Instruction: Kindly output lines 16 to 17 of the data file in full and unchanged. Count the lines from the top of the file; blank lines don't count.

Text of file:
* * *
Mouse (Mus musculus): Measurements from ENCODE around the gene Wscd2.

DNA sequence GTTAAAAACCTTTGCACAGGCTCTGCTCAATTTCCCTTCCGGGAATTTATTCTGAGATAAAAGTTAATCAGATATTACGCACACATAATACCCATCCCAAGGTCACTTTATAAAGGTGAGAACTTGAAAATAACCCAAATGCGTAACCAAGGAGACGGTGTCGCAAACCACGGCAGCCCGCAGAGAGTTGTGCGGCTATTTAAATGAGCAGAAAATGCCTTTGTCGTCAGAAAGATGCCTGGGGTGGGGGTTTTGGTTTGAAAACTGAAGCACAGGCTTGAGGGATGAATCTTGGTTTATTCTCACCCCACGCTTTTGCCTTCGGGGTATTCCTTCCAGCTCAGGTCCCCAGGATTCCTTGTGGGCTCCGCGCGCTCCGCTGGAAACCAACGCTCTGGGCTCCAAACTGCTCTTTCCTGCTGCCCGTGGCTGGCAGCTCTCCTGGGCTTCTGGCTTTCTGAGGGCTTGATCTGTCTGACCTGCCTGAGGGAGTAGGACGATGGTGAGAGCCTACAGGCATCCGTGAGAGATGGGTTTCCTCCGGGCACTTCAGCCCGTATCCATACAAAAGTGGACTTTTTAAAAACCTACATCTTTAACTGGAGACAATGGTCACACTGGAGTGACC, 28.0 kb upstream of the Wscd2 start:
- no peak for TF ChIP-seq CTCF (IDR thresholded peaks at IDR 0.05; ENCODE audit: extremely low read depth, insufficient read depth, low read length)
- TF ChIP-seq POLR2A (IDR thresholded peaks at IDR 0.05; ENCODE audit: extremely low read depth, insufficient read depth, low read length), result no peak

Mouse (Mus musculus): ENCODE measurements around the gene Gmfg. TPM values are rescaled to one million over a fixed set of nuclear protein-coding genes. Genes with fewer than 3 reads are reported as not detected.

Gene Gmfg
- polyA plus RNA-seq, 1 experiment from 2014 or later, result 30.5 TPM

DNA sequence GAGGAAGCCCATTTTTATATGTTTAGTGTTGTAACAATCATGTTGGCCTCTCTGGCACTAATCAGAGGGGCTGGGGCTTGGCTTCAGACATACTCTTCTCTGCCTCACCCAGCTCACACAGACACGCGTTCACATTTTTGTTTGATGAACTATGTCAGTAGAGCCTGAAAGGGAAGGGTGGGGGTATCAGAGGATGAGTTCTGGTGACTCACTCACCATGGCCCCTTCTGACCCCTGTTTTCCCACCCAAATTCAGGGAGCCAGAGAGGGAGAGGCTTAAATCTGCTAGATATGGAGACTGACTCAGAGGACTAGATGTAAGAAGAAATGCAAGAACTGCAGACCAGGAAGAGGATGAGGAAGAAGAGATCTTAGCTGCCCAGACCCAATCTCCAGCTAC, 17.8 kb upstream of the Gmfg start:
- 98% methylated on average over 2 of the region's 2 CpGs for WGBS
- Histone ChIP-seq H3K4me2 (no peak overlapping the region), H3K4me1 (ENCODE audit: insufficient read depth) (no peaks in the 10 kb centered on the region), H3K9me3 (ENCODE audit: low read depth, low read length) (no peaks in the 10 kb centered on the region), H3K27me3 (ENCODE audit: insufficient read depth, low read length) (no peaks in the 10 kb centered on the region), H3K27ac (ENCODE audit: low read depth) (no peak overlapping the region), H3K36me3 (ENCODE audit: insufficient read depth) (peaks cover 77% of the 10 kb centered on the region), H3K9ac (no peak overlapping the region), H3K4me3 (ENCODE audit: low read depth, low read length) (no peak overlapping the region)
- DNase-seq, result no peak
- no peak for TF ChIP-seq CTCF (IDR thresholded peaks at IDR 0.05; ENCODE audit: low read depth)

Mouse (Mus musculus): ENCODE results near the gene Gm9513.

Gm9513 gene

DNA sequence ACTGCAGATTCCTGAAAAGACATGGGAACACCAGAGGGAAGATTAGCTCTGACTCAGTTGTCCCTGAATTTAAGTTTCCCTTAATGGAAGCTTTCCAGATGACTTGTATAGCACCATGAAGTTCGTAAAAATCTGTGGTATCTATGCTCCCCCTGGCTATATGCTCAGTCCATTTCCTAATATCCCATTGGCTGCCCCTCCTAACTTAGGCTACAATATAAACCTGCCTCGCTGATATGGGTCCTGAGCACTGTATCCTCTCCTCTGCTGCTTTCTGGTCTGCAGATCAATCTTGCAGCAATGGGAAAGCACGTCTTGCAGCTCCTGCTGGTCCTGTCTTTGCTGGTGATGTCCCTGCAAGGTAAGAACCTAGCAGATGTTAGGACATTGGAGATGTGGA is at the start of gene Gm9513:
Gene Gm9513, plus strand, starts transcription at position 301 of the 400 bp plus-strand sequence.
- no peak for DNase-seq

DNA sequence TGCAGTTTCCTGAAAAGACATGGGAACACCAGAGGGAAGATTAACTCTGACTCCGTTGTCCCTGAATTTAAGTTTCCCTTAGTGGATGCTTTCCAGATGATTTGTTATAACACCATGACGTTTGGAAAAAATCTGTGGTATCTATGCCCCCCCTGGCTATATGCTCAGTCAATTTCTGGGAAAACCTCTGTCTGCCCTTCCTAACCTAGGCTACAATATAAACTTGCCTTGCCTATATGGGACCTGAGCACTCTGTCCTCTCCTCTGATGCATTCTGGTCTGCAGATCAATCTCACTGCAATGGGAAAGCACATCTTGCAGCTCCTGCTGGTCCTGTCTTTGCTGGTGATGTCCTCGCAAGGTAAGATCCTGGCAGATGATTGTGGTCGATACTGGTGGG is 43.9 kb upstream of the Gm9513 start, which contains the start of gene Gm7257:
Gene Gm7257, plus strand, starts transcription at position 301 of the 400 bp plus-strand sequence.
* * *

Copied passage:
Gene Gm9513, plus strand, starts transcription at position 301 of the 400 bp plus-strand sequence.
- no peak for DNase-seq